Interview conducted by Scot Singpiel, University of Utah Healthcare
Anxious about seeking health care because of COVID-19 risks? Neglecting a needed doctor’s visit now could make things worse in the future. Dr. Jeanmarie Mayer, chief medical epidemiologist, says University of Utah Health is ready to safely care for you. She says now is the time to talk to your health provider about missed screenings, chronic condition management, nagging issues that could worsen if neglected, and catching up on childhood vaccinations.
Interviewer: Have you been putting off getting health care that you need because COVID-19 has you nervous about going to the hospital or health clinics?
Dr. Jean Marie Mayer is the Chief Medical Epidemiologist at University of Utah Health, and it’s her job to make sure that the hospital is safe to prevent patients from acquiring health care associated infections, when they come to the hospital or health clinics, such as COVID-19. And Dr. Mayer says University of Utah Health is open, safe, and that for certain individuals delaying care could have health consequences. What do you mean by that?
Dr. Mayer: The CDC really tells us that 6 out of 10 adults in the United States have a chronic underlying disease, and these are conditions that really need to have regular maintenance and care. And these are conditions that, if someone were exposed to COVID, could actually make it more difficult for those individuals to overcome. They’d be more susceptible to complications of COVID. So it’s really important to continue your ongoing care.
So there’s certain things like heart disease, cancer, diabetes, seeking screening procedures, such as mammograms or colonoscopies. I would also say, particularly for young children, for vaccines, we’ve seen a drop-off during the months of COVID in the state of Utah. So I think about 20% to 30% decrease in childhood vaccinations over this period of time.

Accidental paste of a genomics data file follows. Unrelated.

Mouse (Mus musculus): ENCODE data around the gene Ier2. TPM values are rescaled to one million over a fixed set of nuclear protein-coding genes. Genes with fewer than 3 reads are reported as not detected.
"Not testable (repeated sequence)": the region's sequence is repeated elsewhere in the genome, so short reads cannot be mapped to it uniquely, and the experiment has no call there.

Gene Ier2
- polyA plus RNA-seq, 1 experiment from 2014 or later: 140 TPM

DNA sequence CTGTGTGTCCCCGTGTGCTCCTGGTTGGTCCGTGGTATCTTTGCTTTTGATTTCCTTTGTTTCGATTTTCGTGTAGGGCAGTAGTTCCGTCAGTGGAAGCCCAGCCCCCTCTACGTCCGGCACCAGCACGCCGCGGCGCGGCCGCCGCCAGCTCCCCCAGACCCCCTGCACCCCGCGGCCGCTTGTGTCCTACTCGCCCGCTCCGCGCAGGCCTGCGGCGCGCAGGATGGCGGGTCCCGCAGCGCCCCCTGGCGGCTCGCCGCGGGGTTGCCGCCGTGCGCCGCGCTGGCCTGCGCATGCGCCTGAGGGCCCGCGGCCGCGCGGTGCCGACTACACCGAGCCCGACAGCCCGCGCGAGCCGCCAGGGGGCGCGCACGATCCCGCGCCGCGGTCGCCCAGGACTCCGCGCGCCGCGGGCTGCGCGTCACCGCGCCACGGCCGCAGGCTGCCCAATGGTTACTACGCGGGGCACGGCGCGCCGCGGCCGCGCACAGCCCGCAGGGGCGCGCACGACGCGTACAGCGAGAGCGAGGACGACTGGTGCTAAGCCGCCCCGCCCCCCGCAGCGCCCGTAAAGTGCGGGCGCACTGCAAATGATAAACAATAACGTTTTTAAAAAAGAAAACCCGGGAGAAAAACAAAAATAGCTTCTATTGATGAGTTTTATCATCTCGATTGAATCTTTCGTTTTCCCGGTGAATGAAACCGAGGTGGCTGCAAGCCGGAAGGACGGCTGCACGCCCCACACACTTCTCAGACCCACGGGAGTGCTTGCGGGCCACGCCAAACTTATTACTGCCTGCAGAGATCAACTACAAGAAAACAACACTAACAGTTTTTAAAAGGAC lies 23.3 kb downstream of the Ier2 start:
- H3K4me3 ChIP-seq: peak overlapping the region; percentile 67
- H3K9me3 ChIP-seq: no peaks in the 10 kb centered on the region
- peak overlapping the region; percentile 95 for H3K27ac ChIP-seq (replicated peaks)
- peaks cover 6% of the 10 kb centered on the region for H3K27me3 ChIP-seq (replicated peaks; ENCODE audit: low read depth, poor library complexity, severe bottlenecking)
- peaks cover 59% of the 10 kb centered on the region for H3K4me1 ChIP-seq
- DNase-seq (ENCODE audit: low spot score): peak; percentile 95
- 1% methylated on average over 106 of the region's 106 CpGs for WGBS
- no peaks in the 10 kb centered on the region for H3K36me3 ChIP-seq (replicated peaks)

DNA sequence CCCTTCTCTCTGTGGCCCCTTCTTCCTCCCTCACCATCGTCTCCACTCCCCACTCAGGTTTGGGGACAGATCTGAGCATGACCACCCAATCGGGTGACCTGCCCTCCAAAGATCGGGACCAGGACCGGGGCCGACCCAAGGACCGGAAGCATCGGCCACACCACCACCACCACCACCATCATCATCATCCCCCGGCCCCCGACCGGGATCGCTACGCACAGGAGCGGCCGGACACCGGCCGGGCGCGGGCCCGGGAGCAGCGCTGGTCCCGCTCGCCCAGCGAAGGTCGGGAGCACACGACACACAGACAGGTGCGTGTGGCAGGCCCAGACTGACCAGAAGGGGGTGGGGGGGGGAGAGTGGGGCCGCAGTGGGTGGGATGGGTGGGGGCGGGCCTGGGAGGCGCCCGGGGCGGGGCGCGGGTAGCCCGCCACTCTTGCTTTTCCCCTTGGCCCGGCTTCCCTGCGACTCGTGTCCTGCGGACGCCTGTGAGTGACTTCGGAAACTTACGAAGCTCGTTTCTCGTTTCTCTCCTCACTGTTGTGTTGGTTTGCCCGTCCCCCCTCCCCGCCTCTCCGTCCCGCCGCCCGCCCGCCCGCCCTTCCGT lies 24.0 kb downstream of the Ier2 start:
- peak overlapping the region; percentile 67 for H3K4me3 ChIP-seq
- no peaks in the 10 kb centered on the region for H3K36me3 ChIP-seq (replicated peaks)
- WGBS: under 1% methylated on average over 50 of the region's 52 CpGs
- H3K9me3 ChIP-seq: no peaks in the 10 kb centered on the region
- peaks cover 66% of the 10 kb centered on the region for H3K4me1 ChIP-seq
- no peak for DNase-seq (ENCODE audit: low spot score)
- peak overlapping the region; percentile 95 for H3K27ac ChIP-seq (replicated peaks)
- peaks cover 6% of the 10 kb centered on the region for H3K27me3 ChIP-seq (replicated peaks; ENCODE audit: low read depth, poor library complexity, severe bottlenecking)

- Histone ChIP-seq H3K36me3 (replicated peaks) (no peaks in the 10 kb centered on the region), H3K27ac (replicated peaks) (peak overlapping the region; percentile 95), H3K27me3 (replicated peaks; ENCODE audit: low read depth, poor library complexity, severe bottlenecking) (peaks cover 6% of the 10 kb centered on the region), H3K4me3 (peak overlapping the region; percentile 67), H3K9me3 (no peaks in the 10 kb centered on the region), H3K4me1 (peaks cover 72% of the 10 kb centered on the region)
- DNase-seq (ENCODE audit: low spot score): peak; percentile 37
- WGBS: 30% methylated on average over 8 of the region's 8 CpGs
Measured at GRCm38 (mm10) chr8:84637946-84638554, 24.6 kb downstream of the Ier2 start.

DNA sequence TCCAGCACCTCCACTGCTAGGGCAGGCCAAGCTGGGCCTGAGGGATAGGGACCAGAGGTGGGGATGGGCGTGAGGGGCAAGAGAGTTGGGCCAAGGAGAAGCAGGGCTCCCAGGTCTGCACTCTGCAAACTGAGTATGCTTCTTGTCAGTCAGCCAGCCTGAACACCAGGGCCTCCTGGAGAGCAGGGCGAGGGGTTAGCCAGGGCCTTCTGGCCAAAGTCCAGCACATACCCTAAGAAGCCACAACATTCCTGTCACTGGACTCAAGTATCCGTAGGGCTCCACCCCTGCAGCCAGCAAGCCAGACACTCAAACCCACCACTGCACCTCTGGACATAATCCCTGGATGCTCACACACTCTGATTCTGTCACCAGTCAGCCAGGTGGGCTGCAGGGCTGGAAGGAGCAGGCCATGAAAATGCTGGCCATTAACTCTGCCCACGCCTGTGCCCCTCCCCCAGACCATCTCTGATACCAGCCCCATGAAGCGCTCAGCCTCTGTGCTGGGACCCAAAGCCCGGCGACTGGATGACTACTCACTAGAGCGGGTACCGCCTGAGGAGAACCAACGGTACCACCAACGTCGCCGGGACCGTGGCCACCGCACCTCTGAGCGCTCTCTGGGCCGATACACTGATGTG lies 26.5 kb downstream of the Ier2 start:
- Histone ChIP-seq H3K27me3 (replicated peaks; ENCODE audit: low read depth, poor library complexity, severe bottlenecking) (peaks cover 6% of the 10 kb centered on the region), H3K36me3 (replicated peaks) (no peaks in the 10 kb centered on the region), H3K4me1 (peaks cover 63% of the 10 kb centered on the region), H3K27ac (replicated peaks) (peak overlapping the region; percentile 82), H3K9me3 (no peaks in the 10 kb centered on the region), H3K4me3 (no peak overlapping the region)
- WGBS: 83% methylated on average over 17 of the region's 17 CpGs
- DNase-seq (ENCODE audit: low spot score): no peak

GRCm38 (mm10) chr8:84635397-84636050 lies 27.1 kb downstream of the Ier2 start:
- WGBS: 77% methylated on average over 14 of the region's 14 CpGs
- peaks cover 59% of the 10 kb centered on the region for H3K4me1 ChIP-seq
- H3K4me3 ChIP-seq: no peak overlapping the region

It’s really critical to not delay care. You want to identify those illnesses early, so that you have the optimal care that can be provided by your care provider.
Interviewer: So what I’m hearing from you is that if somebody has some sort of other condition, and they’ve been putting off care, not going to University of Utah Hospital or clinic, because they’re afraid that they might be, you know, they might catch COVID-19, and then that would be a worst thing, what I’m hearing is they could feel very safe going to the hospitals or clinics, that things are under control.
Dr. Mayer: Yes, definitely. And I would recommend that all of our patients contact their primary care providers. Some of the care can still be delivered by a virtual visit. But there are some things that just need a hands-on, in-person visit. You can’t listen to lungs, listen to heart sounds. There may be screening tests that need to be taken to provide that optimal care for patients. And again, you want to keep a handle on keeping yourself as healthy as possible.
Thank you to University of Utah Healthcare and HealthScope for providing this article. See their other articles here.